The patient was admitted 2 weeks later to our department due to acute dyspnea. However, endoscopic examination of the larynx revealed a slight edema reduction of the right arytenoid. After conservative treatment with inhalation and systemic corticosteroids, the same procedure was performed for the left arytenoid, resulting in similar intraoperative edema reduction (Fig. 3). In January 2015, 2 months later, endoscopic findings revealed a slight edema reduction of the left arytenoid area, whereas the postoperative status of the right arytenoid remained stable. No synechiae, webs, or local swelling were observed. The patient also noted a slight improvement of the dyspnea. Thus, a new procedure was performed using the same surgical technique, this time in both arytenoids, with the same intraoperative findings. Again, no synechiae or webs were observed postoperatively.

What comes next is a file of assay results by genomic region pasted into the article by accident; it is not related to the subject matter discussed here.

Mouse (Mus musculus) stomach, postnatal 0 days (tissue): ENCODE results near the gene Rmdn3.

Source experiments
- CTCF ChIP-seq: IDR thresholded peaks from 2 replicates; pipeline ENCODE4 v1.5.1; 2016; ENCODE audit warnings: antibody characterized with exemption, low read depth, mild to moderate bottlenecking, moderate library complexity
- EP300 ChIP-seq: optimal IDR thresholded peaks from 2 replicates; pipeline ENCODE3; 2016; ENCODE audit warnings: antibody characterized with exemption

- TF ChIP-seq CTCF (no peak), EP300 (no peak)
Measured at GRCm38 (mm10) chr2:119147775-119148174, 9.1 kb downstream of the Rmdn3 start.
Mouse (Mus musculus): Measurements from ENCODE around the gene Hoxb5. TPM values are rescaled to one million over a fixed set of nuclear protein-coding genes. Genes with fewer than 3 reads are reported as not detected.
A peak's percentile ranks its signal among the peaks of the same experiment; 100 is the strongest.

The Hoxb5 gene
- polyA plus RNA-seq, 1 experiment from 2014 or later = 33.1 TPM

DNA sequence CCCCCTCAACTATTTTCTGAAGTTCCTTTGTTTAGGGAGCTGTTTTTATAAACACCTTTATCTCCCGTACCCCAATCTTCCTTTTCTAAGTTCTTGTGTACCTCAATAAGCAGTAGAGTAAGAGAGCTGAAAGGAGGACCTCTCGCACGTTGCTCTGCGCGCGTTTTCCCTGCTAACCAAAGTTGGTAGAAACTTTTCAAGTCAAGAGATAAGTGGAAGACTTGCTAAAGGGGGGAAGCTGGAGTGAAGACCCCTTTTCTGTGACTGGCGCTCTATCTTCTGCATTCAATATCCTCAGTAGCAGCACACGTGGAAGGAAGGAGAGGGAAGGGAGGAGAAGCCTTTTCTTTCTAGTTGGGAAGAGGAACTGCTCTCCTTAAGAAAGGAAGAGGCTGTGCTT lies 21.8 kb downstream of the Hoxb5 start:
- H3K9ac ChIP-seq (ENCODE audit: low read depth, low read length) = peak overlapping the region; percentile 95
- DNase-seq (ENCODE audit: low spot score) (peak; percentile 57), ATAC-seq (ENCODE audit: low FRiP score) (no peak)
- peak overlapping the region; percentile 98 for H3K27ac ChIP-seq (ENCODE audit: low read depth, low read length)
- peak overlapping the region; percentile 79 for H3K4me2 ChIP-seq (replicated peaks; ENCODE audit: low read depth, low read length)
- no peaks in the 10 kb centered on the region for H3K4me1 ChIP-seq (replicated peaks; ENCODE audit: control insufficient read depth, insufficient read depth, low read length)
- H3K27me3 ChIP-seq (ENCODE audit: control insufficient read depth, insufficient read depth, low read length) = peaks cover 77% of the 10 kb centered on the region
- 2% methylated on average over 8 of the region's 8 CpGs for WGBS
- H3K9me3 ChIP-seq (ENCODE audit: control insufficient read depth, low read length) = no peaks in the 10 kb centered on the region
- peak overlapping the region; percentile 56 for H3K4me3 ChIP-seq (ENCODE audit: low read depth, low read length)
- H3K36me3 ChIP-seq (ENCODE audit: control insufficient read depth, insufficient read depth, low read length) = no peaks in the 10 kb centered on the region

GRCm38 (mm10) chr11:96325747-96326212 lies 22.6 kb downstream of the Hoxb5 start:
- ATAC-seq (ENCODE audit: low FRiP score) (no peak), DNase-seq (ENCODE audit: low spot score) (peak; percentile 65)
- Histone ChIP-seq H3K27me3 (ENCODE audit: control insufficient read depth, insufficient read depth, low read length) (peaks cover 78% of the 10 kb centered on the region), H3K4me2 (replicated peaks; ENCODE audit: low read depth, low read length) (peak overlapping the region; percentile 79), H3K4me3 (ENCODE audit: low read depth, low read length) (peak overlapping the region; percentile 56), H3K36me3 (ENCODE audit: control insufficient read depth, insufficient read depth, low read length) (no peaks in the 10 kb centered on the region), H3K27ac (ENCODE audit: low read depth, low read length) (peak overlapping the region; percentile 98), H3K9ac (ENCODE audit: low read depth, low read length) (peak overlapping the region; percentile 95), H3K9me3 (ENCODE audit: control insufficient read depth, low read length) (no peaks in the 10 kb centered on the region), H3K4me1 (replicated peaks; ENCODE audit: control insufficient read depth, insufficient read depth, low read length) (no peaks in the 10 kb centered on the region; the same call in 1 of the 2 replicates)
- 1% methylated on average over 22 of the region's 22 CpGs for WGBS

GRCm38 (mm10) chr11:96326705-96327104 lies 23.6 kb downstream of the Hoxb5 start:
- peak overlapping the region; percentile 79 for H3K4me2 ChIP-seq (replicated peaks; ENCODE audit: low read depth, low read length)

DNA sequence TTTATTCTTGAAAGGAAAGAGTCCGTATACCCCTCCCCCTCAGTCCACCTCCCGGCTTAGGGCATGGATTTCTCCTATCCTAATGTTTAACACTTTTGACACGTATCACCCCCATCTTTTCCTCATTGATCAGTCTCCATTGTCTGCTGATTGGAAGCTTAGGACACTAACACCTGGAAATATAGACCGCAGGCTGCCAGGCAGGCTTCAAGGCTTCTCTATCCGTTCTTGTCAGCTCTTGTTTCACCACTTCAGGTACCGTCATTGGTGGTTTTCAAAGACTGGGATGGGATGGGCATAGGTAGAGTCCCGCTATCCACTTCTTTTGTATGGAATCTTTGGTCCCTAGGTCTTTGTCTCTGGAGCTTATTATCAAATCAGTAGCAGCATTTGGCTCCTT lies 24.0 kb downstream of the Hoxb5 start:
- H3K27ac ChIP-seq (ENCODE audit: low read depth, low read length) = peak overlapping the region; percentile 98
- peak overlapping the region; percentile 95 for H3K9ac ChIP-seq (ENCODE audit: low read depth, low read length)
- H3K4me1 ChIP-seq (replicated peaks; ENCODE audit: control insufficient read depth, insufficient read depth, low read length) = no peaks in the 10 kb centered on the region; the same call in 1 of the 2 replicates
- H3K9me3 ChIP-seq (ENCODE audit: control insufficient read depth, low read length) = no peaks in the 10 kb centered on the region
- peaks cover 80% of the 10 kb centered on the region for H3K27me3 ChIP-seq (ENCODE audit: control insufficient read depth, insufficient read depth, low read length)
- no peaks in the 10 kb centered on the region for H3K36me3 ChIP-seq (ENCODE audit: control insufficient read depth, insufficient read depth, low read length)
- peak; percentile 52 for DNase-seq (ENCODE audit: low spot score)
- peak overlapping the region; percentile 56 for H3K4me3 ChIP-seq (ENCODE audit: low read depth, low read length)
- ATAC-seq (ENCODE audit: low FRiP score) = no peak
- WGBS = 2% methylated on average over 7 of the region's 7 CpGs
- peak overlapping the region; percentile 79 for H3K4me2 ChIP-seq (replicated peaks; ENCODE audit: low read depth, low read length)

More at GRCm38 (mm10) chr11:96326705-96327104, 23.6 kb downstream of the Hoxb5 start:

During the next 6 months, the patient underwent three procedures in both arytenoids using the same surgical technique, with the same intraoperative findings. The erbium laser settings varied between 100 and 200 J/cm2 and 3 and 10 Hz, depending on the precise exposure of the cranial surface of the arytenoid area. No complications were observed. Endoscopic findings of the larynx at 2 months after the final procedure revealed a massive improvement. The patient experienced no symptoms. Thirty months after the final procedure, no additional edema was observed (Fig. 1, bottom).
Discussion and conclusions